Pre-Industrial Iron-Working in Central India: a New Perspective

Lecture | March 7 | 12-1 p.m. | 101 2251 College (Archaeological Research Facility)

 Tathagata Neogi, Ph.D., Founder, Heritage Walk Calcutta

 Archaeological Research Facility, Institute for South Asia Studies

Since its inception in 2010, the Pioneering Metallurgy Project has surveyed pre-industrial iron and steel production sites across the four districts of northern Telangana, India. The initial reconnaissance in this region, which is rich in easily accessible banded magnetite and lateritic iron-ore deposits and famous for producing wootz (Damascus) steel, yielded 245 locations associated with pre-industrial iron and steel production. A brief ethnographic study also hinted at surviving memories of iron and steel production among the local kammari (blacksmith) community. This was followed by a focused and detailed ethnoarchaeological study of the diverse iron-working communities in northern Telangana, supported jointly by the University of Exeter and the National Institute of Advanced Studies (Bangalore, India).

By working closely with the octogenarian members of the extant mudda kammari (lump-iron maker) community to identify and survey iron-smelting sites, it was possible to derive a comprehensive understanding of the social context of production. The research revealed a complex set of decisions involved in the organization and spread of production in the landscape that provided an explanation for the location of the identified sites. The research also unveiled the vulnerability of the mudda kammari in the declining years of the craft in the late 19th and early 20th centuries, and the strategies taken by communities in different parts of the survey area to keep iron-smelting economically viable.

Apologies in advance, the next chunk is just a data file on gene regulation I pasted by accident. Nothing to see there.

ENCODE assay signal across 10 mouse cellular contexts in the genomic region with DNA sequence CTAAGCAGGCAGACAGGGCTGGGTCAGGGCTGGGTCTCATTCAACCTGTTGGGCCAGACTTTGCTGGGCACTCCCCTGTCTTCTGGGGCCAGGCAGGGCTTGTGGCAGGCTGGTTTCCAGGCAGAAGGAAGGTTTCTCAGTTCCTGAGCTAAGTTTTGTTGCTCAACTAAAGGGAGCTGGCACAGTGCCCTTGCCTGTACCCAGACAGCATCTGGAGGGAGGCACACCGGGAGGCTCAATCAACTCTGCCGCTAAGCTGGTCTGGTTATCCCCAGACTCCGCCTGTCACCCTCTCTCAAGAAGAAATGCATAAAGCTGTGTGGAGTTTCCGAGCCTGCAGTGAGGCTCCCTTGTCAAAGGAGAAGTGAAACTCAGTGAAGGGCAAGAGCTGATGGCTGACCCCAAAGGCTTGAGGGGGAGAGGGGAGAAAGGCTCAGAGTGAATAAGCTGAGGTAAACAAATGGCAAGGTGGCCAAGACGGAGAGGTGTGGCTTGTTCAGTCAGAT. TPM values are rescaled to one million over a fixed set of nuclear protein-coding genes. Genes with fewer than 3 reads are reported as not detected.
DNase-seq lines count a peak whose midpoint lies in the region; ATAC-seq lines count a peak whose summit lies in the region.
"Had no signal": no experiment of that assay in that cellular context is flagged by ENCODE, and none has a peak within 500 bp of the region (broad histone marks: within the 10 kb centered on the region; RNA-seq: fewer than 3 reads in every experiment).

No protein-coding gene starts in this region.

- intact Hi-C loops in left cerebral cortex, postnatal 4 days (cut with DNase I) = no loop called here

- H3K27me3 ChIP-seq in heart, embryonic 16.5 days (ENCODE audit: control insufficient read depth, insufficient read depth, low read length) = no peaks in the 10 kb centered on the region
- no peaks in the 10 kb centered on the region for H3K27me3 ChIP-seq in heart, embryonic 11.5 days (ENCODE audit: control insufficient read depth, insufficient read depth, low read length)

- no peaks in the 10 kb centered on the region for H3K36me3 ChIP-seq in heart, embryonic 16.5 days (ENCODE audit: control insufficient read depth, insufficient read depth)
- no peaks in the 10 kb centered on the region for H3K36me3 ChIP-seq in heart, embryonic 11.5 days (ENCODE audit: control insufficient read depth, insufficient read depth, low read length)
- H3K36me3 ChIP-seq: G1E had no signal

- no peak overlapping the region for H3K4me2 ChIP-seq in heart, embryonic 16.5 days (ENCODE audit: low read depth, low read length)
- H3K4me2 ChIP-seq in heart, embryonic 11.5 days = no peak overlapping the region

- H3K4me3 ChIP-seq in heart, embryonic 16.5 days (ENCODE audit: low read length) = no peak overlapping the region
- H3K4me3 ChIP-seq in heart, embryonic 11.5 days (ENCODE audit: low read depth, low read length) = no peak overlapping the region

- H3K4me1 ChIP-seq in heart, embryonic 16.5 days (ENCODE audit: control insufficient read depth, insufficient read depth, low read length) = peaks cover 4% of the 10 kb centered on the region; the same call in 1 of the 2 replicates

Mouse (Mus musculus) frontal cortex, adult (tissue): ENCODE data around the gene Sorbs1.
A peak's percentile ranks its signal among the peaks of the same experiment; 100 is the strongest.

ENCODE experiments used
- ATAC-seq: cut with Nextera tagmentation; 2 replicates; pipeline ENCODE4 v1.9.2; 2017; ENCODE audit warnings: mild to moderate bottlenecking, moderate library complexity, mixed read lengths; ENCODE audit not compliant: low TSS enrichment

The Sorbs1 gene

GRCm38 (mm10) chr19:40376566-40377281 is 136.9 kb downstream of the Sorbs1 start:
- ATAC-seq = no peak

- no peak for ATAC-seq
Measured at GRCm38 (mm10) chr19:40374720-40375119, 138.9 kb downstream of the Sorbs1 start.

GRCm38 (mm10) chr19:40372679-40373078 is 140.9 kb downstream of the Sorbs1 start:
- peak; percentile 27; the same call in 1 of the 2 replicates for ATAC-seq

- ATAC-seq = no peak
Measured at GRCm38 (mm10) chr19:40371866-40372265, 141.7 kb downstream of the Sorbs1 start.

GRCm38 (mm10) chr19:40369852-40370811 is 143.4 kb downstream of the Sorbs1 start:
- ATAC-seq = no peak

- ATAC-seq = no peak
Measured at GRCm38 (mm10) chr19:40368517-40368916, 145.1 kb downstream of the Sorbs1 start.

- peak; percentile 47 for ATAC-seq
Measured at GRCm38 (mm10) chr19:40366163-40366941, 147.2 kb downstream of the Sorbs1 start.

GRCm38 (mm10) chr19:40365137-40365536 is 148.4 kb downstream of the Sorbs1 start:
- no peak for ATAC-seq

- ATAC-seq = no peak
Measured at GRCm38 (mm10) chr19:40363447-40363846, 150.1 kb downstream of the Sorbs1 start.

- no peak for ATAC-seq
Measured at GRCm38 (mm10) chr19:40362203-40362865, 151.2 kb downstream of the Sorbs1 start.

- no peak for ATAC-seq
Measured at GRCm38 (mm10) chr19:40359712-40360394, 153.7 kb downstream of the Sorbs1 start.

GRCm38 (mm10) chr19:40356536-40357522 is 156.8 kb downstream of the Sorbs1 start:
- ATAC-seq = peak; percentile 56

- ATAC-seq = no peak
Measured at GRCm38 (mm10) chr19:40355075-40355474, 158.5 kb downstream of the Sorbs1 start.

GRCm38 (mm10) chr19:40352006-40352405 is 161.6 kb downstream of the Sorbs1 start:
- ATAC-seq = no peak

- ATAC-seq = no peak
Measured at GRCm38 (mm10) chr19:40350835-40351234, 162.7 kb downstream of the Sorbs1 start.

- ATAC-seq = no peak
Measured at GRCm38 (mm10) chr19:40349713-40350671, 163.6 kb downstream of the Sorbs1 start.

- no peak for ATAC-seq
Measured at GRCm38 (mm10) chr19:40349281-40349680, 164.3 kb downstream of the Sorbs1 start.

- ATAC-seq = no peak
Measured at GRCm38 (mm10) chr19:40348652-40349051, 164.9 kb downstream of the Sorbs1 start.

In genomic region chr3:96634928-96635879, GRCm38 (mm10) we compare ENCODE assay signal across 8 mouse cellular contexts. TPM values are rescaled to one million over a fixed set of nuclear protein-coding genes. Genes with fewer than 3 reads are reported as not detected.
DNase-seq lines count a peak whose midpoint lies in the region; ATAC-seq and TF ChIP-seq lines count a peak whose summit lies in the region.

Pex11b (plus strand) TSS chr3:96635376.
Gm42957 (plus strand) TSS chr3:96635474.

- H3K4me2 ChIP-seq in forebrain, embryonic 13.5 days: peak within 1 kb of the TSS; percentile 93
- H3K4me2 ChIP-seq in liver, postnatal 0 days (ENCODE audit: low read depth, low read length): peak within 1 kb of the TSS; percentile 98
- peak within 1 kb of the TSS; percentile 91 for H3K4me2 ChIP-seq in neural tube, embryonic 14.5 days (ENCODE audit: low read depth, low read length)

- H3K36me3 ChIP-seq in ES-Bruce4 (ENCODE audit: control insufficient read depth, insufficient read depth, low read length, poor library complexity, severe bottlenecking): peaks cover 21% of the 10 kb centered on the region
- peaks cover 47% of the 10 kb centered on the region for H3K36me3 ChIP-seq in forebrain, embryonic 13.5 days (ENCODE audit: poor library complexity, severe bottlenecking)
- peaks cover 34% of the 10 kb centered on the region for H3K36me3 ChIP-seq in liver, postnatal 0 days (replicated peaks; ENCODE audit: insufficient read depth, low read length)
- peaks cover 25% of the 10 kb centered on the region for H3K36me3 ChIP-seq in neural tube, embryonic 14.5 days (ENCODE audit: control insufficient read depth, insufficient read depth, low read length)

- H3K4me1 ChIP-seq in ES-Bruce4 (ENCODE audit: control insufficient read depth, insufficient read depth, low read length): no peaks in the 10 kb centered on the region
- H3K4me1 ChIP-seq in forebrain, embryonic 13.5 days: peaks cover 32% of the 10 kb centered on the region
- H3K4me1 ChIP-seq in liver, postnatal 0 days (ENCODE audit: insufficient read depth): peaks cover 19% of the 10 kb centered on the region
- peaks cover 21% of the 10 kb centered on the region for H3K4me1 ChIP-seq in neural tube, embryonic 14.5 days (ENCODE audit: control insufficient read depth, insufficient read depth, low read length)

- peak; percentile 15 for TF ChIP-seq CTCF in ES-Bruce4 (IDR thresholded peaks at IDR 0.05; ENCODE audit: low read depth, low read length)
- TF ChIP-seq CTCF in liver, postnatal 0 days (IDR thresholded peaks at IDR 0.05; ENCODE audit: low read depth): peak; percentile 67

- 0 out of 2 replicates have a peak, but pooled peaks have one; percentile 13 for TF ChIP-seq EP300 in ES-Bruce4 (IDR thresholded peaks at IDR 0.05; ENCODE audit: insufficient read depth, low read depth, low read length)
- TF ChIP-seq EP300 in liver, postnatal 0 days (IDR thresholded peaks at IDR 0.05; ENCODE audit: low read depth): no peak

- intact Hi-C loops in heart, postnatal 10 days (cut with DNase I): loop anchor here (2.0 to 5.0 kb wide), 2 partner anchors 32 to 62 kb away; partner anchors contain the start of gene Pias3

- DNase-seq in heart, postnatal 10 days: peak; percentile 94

Through sustained ethnographic research over three field seasons with the mudda kammari community, the research sought to situate the community in the rural hierarchy of the study area. This talk will also focus on how the dynamicity and malleability of rural caste boundaries were intelligently used by the smelting community to enhance their caste status and survive the erosion of identity after the final decline their craft.